Two hundred years ago, in 1765, nine assembled colonies first joined together to demand freedom from arbitrary power.
For the first century we struggled to hold together the first continental union of democracy in the history of man. One hundred years ago, in 1865, following a terrible test of blood and fire, the compact of union was finally sealed.
For a second century we labored to establish a unity of purpose and interest among the many groups which make up the American community.
That struggle has often brought pain and violence. It is not yet over.
—State of the Union Message, President Lyndon B. Johnson, January 4, 1965
The United States is approaching a new crisis in race relations.
In the decade that began with the school desegregation decision of the Supreme Court, and ended with the passage of the Civil Rights Act of 1964, the demand of Negro Americans for full recognition of their civil rights was finally met.
The effort, no matter how savage and brutal, of some State and local governments to thwart the exercise of those rights is doomed. The nation will not put up with it—least of all the Negroes. The present moment will pass. In the meantime, a new period is beginning.
In this new period the expectations of the Negro Americans will go beyond civil rights. Being Americans, they will now expect that in the near future equal opportunities for them as a group will produce roughly equal results, as compared with other groups. This is not going to happen. Nor will it happen for generations to come unless a new and special effort is made.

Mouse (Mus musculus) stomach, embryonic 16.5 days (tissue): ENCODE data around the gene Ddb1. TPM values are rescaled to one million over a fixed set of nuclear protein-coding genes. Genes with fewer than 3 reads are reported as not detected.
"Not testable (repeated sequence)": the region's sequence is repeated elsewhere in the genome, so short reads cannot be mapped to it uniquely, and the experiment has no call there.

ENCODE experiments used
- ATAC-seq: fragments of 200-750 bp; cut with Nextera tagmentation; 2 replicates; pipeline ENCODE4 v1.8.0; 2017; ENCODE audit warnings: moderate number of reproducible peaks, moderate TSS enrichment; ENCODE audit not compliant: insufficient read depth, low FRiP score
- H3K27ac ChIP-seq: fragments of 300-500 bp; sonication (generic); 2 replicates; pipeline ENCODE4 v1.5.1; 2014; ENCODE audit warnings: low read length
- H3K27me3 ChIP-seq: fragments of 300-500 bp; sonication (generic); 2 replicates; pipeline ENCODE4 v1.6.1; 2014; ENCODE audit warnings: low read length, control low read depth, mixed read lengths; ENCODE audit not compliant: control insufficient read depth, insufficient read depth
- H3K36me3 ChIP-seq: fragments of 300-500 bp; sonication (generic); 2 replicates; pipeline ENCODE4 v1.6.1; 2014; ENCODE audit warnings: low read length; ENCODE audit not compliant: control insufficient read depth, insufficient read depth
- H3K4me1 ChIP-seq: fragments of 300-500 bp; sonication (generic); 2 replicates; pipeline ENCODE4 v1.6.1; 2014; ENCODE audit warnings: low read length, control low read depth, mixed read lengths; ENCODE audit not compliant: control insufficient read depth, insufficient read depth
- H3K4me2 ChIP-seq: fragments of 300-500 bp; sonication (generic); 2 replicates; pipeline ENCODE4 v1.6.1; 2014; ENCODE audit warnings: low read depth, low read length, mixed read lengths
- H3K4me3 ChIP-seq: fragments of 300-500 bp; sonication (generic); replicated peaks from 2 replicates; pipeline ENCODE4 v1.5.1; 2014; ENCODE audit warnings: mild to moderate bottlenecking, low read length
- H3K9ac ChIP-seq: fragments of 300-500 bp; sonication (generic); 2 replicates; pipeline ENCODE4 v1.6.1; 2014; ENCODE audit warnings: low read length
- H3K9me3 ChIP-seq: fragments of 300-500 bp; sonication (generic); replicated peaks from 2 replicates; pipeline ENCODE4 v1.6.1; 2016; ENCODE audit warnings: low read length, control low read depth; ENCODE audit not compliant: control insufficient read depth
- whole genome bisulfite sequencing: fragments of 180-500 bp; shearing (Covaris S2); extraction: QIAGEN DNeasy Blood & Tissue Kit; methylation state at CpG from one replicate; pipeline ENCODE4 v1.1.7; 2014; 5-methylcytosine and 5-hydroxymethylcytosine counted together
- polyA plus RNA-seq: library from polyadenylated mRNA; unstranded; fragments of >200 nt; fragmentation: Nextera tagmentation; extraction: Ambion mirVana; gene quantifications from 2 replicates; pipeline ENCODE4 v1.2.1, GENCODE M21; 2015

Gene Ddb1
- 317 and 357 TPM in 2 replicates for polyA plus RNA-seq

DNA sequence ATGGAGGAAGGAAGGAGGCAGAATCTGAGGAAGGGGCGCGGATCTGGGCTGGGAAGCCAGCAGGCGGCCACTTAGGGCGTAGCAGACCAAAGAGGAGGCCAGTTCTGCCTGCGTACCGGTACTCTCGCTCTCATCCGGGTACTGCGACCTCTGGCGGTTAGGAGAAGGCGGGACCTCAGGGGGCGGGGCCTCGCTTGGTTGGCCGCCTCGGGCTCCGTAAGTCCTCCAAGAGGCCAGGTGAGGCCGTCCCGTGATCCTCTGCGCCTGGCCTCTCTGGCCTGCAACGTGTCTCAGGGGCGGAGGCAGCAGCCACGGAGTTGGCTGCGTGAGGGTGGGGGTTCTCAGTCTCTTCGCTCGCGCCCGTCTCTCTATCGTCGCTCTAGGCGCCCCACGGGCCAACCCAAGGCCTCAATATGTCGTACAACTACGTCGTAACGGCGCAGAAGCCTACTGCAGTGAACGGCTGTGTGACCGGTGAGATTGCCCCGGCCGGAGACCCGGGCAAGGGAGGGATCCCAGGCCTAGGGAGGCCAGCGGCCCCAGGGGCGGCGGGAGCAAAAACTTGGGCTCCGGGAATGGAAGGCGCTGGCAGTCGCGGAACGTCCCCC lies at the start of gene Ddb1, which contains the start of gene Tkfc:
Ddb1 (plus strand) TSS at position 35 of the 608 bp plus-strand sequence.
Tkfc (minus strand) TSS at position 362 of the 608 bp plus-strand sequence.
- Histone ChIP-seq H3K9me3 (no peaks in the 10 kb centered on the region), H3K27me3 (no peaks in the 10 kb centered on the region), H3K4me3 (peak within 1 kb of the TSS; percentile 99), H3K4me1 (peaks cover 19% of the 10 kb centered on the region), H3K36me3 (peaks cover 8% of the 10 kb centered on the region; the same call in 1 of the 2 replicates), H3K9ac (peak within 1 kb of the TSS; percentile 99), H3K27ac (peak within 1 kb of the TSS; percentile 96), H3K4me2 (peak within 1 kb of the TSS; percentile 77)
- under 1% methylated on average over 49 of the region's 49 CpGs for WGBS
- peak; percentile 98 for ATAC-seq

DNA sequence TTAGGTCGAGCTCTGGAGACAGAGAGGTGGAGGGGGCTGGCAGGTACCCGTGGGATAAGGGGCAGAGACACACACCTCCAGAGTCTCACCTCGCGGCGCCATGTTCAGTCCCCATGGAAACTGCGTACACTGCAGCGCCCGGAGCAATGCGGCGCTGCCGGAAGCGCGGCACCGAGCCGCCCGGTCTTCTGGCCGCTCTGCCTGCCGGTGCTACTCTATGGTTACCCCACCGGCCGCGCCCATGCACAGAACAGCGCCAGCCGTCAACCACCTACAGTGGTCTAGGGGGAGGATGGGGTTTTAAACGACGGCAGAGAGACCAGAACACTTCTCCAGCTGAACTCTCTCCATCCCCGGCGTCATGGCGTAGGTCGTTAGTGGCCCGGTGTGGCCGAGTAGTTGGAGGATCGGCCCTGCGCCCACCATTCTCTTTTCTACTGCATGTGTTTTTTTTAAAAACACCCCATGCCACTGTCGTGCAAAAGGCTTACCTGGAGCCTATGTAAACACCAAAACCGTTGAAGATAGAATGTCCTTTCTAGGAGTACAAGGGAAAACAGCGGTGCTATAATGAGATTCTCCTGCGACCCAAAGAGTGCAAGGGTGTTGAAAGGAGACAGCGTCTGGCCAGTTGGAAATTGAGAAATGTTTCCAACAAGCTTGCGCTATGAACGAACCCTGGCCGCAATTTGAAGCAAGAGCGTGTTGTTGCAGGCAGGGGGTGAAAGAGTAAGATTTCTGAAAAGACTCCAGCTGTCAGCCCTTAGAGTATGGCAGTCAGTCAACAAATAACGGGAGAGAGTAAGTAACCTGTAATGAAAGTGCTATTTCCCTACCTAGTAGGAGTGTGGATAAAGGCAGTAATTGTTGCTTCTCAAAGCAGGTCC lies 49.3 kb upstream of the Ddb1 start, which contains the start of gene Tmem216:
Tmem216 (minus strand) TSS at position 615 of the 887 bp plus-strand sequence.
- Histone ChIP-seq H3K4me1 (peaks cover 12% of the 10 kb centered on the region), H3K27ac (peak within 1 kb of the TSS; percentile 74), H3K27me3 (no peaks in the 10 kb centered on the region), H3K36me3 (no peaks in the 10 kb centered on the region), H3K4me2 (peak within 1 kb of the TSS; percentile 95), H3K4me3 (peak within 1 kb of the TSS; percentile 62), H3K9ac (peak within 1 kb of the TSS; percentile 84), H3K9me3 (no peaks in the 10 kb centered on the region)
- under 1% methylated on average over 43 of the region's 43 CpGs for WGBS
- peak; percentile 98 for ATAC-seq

There are two reasons. First, the racist virus in the American blood stream still afflicts us: Negroes will encounter serious personal prejudice for at least another generation. Second, three centuries of sometimes unimaginable mistreatment have taken their toll on the Negro people. The harsh fact is that as a group, at the present time, in terms of ability to win out in the competitions of American life, they are not equal to most of those groups with which they will be competing. Individually, Negro Americans reach the highest peaks of achievement. But collectively, in the spectrum of American ethnic and religious and regional groups, where some get plenty and some get none, where some send eighty percent of their children to college and others pull them out of school at the 8th grade, Negroes are among the weakest.
The most difficult fact for white Americans to understand is that in these terms the circumstances of the Negro American community in recent years has probably been getting worse, not better.
Indices of dollars of income, standards of living, and years of education deceive. The gap between the Negro and most other groups in American society is widening.